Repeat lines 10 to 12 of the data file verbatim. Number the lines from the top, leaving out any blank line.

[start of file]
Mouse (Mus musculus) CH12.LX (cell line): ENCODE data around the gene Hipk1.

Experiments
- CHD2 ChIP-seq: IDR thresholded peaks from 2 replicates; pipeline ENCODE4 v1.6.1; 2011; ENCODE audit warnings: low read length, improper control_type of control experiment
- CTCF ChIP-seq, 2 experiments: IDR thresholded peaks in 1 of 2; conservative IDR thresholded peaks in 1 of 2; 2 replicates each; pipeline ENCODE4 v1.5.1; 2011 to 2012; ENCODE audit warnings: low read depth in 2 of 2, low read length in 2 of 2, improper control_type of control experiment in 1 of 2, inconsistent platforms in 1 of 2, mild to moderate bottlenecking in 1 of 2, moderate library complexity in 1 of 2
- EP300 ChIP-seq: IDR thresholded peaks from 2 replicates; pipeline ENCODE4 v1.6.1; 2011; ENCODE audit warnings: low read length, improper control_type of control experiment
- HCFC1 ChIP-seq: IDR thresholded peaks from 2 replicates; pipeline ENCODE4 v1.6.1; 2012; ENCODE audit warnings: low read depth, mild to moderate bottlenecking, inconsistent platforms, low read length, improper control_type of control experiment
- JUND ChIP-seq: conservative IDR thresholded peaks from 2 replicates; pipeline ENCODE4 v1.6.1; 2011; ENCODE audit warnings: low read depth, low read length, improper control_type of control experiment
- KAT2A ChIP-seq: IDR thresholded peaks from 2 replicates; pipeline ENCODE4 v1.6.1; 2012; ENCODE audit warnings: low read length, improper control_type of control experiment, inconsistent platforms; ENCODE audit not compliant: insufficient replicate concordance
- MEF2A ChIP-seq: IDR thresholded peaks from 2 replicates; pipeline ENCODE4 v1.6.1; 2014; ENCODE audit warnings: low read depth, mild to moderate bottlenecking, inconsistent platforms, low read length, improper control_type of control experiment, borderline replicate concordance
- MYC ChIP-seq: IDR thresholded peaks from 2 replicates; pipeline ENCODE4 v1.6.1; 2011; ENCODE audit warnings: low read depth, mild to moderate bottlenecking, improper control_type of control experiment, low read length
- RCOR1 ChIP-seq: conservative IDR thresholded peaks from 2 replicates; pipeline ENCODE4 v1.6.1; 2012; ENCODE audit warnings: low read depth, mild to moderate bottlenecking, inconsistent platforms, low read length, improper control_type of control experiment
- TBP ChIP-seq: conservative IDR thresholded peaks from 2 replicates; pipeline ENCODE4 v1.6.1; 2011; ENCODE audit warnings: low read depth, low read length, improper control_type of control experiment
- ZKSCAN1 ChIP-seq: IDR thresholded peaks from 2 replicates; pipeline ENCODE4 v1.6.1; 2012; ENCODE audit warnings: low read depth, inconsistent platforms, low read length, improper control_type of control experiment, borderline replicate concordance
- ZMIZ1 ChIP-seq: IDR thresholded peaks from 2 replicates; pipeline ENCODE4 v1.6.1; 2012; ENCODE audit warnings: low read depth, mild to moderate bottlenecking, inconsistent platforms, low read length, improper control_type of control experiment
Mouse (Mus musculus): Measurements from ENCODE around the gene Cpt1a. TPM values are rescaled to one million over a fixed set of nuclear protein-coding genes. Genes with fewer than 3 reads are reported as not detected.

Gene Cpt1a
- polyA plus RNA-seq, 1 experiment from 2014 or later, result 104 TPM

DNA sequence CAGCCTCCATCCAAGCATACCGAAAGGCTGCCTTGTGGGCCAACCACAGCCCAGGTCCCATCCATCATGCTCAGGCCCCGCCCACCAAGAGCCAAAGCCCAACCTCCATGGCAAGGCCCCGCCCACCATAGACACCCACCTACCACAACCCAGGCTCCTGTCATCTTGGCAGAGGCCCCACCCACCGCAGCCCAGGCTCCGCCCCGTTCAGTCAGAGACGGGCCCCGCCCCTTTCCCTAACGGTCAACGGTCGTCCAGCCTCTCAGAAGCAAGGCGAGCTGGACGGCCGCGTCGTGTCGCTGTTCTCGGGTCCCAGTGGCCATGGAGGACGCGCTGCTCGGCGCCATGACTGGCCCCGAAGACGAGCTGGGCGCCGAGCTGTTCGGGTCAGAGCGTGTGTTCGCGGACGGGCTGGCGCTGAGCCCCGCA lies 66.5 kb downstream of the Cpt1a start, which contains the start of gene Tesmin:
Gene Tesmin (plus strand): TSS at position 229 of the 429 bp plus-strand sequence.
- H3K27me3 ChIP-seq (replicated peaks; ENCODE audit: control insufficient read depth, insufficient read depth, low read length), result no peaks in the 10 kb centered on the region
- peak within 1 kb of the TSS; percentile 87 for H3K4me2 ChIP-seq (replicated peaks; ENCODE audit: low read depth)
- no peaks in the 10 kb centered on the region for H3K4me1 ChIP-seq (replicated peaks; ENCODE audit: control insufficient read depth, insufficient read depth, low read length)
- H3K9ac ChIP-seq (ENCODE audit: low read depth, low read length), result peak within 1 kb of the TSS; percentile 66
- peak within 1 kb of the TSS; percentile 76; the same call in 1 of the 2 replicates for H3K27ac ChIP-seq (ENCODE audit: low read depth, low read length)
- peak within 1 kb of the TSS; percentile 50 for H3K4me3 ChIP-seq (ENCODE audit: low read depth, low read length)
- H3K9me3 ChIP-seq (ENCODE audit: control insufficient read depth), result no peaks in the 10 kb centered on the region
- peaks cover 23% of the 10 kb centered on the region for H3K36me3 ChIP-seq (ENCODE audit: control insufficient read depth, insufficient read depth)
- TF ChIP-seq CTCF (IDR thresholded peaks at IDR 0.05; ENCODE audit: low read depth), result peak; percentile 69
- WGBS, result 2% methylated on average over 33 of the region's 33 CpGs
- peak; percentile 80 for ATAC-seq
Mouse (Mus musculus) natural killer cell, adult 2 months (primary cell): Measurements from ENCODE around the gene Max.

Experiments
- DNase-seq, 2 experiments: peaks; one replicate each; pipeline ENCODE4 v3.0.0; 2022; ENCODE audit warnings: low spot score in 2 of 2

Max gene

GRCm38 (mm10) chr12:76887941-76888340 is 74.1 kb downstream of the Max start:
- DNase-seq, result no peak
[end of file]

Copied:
- MYC ChIP-seq: IDR thresholded peaks from 2 replicates; pipeline ENCODE4 v1.6.1; 2011; ENCODE audit warnings: low read depth, mild to moderate bottlenecking, improper control_type of control experiment, low read length
- RCOR1 ChIP-seq: conservative IDR thresholded peaks from 2 replicates; pipeline ENCODE4 v1.6.1; 2012; ENCODE audit warnings: low read depth, mild to moderate bottlenecking, inconsistent platforms, low read length, improper control_type of control experiment
- TBP ChIP-seq: conservative IDR thresholded peaks from 2 replicates; pipeline ENCODE4 v1.6.1; 2011; ENCODE audit warnings: low read depth, low read length, improper control_type of control experiment